Tube amps, on the other hand, are bulkier and heavier due to the tubes and transformers they contain. You may need a dedicated cabinet to place it as it may take up a considerable amount of space on your desk.
Solid-state amps generally have a longer lifespan and are less susceptible to wear and tear. Tube amps have a more limited lifespan because their tubes need periodical replacement.
Generally, solid-state amps are more affordable than most tube amps, making them more accessible to consumers. Tube amplifiers tend to be more expensive due to the cost of the vacuum tubes.
If you’re a tinker-head as well as an audiophile, there’s a good amount of customization that can be had with both solid-state and tube amps.
With solid-state amps that have a transistor circuit, there are various models like the Schiit Magni 3+, Schiit Heresy, or the Burson Audio Playmate 2 that allow you to swap out their op-amps.
For tube amps, you have the option to swap out compatible vacuum tubes. Generally, op-amps are easier to roll than vacuum tubes, as you’ll be asking manufacturers or referring to manuals to see what tubes work with your tube amplifier.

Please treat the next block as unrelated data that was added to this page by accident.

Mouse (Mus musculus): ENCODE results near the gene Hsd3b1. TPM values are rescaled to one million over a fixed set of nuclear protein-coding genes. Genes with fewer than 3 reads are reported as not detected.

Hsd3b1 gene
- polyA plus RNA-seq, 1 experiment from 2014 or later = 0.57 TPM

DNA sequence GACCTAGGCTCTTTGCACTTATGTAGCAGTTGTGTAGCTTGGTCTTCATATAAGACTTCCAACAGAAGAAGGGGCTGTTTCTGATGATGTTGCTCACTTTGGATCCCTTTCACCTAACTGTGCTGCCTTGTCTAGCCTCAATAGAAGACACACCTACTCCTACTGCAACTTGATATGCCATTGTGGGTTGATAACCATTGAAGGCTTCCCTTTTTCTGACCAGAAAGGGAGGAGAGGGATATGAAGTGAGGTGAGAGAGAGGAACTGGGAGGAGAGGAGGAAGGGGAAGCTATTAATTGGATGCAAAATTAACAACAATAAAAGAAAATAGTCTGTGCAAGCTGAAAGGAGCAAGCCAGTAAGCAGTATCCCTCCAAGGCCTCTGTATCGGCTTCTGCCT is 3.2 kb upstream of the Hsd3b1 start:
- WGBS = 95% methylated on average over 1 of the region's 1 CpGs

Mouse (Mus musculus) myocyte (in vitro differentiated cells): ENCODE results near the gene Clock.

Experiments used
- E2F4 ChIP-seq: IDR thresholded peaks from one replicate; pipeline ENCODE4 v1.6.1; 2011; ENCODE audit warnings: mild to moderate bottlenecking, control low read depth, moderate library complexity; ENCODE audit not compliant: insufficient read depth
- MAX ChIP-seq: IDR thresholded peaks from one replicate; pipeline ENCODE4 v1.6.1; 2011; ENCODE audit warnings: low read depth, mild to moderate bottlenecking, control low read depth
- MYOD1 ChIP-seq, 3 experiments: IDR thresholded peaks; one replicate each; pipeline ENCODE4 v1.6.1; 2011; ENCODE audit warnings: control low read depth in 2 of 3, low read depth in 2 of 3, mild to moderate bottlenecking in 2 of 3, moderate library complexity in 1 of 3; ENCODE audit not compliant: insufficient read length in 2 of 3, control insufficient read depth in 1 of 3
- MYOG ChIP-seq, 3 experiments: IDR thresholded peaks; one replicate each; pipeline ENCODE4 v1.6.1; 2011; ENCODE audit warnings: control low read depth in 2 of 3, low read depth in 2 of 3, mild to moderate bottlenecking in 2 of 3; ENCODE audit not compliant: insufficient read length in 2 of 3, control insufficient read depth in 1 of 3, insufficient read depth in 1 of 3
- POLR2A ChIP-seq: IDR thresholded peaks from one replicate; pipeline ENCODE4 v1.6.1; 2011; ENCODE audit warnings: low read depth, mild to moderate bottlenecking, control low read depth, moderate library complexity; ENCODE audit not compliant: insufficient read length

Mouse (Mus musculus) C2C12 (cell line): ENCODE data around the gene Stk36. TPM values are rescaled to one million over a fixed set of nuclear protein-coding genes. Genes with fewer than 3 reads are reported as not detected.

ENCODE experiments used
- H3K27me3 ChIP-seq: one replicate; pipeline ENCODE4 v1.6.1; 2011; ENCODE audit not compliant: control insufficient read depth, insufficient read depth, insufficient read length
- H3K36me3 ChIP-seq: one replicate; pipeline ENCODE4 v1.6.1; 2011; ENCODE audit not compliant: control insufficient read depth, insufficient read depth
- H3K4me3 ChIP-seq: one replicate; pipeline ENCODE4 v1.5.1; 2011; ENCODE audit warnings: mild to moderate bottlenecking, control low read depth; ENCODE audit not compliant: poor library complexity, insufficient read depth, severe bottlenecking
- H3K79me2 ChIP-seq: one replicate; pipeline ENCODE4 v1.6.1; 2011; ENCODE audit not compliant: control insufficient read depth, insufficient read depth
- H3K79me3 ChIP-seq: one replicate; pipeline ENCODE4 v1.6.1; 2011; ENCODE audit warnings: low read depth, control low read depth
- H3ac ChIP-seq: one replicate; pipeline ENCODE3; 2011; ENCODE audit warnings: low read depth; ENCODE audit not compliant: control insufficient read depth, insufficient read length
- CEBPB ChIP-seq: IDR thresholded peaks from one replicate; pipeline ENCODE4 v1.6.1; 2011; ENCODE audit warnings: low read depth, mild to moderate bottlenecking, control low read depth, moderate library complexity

Tube amps are commonly beefy enough without the need for a gain switch but that also poses problems for more sensitive stuff like IEMs. High gain isn’t always better as some headphones begin to distort when subjected to higher voltages. Solid-state amps take the high ground in this regard without any aid from devices like iFi ieMatch.
Aside from this, you also might want to consider balanced outputs. Most tube amps don’t come with balanced headphone outputs, so you’ll have to make do with single-ended via the 6.5mm audio input jack, which is simply not applicable for balanced headphones.
Your single-ended headphones are fine but, for balanced use, it’s easier to get a hold of solid-state amps that have balanced ports than tube amps of the same price range.
Solid-state amps also have cross-feed circuitry, which tube amps inherently don’t have. You may or may not be a fan of cross-feed, so either way, it can be a pro or a con depending on your preferences.
What I’d Personally Pick
I think the audiophile’s way of thinking is to want both.
Although the point of this article is to help you narrow it down to only either a solid-state or a tube amp, experiencing both worlds would be ideal. After all, everyone in this hobby is in pursuit of audio nirvana – in whatever way they describe it.
As much as there are similarities between the two that may lead you to believe that you can get one without missing out on the other, there will always be trade-offs. This is why it makes sense to want to try both.
Distortion is Bad… Or Is It?
Much of a tube amp’s charm comes from the distortion it produces. Isn’t distortion bad, though? In some cases, it is. Take, for example, a preamp potentiometer left at past 12 o’clock that causes your vocal recording to clip.
On the other hand, we have electric guitars that sound good with them, so what’s up? This has to do with clipping. Clipping happens when the amplitude of an audio signal is turned up too high that a circuit can no longer recreate it.